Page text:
The mindset is still on inshore windward-leeward racing and anything else is a distraction. But it is foremost a mindset, as a week later you will find a substantial number of the same pro sailors onboard a Maxi72 on a 600nm offshore race or coastal racing in great style on a superyacht at a safe distance from the rocks at one of the yachting paradises like Porto Cervo or St Barths.

You will say horses for courses but that assumes owners are interested in one type of sailing only, or owners have two or three specialist boats – which is not realistic and for sure would limit our sport to a tiny group.

With the rise of one-design racing the interest in W/L racing has grown. No fun to get engaged in this speciality with boats of dissimilar performance potential. And if you do you better make sure you have the highest-rating boat in your start.

By contrast I do not see this as a valid argument against using boats of similar performance offshore; I do not subscribe to claims that you need a unique boat to do well in offshore events. But for sure it is in these offshore races where we do mainly find some rather ‘unique’ boats, boats not restricted by any limits other than what is permitted by the rating rules. Somehow, racing offshore, every dog has its day. Buying a lottery ticket has its attractions.

If anything boats like the TP52s and the Fast40s are potential Jacks of all trades as well as masters of most. Honed to perfection in close combat they are also grand prix weapons in coastal and offshore competition, often showing the more traditional racercruisers and cruiser-racers a fast shrinking pair of heels and giving one-off racers a good run for their money… (thus heaping pressure onto the rating systems).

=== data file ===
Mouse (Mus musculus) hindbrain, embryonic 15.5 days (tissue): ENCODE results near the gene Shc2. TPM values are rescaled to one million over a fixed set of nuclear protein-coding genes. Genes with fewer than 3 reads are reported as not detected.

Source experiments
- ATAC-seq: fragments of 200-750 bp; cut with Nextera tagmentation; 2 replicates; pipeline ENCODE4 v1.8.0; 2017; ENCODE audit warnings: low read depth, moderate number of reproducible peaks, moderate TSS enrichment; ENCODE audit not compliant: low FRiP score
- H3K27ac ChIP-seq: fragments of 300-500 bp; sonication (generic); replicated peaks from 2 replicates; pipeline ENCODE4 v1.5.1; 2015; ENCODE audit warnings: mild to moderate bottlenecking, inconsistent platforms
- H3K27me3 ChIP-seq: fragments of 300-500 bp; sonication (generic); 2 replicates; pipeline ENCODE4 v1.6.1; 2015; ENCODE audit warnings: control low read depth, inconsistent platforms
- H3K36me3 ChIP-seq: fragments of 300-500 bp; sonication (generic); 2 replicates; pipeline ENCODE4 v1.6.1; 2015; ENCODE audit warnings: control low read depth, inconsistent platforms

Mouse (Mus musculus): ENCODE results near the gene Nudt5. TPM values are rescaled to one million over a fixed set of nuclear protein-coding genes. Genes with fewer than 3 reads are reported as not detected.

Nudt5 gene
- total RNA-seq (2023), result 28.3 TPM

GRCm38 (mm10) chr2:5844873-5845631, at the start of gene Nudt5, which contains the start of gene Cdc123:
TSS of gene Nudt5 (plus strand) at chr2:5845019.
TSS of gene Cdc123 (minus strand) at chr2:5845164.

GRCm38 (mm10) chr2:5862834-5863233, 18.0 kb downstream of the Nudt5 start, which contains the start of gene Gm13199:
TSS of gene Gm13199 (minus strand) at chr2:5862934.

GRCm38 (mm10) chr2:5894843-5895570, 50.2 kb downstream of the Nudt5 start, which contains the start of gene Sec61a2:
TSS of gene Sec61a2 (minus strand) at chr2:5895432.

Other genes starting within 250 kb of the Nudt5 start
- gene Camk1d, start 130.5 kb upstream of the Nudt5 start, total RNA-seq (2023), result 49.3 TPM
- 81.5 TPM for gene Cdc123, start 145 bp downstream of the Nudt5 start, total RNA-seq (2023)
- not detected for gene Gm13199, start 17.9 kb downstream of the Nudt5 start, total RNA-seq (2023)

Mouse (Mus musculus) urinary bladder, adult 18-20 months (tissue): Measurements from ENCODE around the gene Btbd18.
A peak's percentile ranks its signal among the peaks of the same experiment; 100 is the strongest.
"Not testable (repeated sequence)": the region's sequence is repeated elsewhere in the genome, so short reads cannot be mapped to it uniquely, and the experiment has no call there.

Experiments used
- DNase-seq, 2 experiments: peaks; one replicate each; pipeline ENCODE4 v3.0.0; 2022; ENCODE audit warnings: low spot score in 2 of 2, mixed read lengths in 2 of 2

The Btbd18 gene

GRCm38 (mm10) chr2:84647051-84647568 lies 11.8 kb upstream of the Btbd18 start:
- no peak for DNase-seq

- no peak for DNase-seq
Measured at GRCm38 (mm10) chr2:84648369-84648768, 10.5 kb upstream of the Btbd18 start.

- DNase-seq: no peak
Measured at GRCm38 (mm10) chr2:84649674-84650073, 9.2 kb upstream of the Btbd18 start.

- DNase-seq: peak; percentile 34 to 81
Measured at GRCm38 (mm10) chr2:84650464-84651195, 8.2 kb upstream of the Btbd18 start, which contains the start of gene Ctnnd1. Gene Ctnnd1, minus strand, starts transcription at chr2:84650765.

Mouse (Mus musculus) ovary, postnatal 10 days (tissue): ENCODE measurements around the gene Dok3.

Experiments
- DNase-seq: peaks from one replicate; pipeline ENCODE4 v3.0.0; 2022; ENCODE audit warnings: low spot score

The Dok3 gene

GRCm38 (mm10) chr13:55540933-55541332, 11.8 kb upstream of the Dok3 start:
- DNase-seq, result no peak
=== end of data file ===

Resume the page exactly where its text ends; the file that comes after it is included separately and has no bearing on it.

Main picture: This is the 1985 Fastnet start; two years later the 615nm contest would be won by just five seconds.
Below: Team New Zealand close out the deal in Cagliari to win the 2010 Audi MedCup on their Botín-designed TP52. With offshore racing stronger in many regions it’s time to look again at giving these stunning boats more room to let rip. During the 1980s and 90s the offshore races in the Admiral’s Cup were normally too close to be boring.

How to balance rating, performance, market share and politics? In the maxi scene really only Maxi72 owners clearly vote for covering all disciplines but for sure not all owners share the same preferences. Most owners of secondhand TP52s like their coastals and offshores and optimise their boats for the handicap system the events require. They often see the Super Series as too narrow, too specific an environment.